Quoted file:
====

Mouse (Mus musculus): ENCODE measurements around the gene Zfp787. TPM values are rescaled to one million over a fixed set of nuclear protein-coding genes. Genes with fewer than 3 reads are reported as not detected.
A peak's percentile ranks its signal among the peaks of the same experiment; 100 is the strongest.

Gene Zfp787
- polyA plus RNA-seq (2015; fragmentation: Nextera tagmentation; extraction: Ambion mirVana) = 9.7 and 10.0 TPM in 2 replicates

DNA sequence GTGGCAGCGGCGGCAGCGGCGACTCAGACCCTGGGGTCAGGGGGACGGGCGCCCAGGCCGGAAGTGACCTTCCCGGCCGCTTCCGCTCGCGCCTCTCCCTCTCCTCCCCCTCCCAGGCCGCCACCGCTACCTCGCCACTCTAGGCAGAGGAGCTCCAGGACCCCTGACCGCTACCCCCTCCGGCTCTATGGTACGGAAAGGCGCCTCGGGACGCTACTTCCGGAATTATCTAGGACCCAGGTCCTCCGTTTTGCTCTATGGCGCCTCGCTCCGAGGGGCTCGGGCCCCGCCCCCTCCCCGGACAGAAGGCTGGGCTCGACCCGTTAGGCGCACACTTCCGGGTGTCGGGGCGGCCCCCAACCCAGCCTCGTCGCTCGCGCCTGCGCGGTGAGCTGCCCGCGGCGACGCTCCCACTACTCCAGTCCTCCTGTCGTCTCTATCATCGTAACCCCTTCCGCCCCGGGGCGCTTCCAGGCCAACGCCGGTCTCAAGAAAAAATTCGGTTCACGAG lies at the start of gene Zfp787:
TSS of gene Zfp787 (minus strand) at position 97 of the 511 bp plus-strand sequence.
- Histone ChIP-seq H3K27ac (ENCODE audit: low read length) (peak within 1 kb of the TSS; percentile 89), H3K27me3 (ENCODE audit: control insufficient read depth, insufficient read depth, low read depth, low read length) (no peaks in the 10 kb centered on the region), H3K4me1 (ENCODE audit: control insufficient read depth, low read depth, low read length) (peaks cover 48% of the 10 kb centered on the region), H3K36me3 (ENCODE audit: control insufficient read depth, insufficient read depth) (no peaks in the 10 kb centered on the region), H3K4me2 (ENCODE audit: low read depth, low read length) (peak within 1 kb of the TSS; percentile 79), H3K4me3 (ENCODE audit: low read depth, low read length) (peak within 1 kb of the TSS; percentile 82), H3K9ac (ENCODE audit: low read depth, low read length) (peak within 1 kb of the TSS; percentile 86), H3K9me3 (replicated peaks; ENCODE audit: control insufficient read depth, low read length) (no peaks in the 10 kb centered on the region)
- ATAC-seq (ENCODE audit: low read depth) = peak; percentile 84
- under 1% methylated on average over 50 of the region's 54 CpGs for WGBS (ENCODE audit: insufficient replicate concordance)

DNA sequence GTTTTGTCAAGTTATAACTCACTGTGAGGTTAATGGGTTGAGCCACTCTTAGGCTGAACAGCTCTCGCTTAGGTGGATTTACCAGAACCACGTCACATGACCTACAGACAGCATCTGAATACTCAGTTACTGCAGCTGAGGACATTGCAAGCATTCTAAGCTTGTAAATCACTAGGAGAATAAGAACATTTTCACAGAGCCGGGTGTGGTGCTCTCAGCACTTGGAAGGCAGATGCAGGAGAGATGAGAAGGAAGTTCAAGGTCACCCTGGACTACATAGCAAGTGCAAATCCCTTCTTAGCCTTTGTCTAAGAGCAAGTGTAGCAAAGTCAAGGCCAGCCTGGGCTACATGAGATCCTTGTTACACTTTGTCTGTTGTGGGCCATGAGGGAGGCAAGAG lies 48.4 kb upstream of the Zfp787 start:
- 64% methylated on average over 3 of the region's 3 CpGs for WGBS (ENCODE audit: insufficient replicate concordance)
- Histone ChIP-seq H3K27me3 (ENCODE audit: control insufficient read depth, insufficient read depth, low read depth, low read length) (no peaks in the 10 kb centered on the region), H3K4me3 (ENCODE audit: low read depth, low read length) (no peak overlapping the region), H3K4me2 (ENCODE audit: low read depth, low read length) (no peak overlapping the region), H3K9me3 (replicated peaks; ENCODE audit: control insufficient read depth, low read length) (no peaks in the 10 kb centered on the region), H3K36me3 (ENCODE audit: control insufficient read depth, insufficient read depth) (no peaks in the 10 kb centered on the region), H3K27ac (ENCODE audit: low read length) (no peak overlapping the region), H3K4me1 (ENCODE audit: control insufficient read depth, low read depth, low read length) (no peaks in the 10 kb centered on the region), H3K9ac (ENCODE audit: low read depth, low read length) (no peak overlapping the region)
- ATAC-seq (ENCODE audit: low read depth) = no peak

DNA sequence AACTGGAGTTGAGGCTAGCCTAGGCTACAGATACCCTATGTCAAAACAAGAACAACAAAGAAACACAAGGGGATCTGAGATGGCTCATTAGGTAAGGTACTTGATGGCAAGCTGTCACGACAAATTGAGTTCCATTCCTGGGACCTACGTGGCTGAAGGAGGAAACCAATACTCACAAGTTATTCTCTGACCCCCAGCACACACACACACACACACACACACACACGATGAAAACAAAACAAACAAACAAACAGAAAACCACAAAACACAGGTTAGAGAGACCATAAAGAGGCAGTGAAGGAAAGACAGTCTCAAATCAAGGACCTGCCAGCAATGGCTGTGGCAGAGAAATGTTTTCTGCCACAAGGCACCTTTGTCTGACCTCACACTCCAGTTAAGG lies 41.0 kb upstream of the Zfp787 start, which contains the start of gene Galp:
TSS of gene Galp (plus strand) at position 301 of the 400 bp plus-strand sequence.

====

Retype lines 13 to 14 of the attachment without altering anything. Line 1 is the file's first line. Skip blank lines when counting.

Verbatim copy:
- ATAC-seq (ENCODE audit: low read depth) = no peak

DNA sequence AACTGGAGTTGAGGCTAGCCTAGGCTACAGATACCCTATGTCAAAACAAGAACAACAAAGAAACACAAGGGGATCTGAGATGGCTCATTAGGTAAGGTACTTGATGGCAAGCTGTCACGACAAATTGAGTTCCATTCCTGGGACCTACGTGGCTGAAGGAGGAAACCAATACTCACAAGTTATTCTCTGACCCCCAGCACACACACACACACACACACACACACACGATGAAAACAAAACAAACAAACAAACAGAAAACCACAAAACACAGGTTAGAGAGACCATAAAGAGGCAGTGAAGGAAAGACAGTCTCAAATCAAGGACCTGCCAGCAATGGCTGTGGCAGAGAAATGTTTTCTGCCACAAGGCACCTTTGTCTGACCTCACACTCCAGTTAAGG lies 41.0 kb upstream of the Zfp787 start, which contains the start of gene Galp: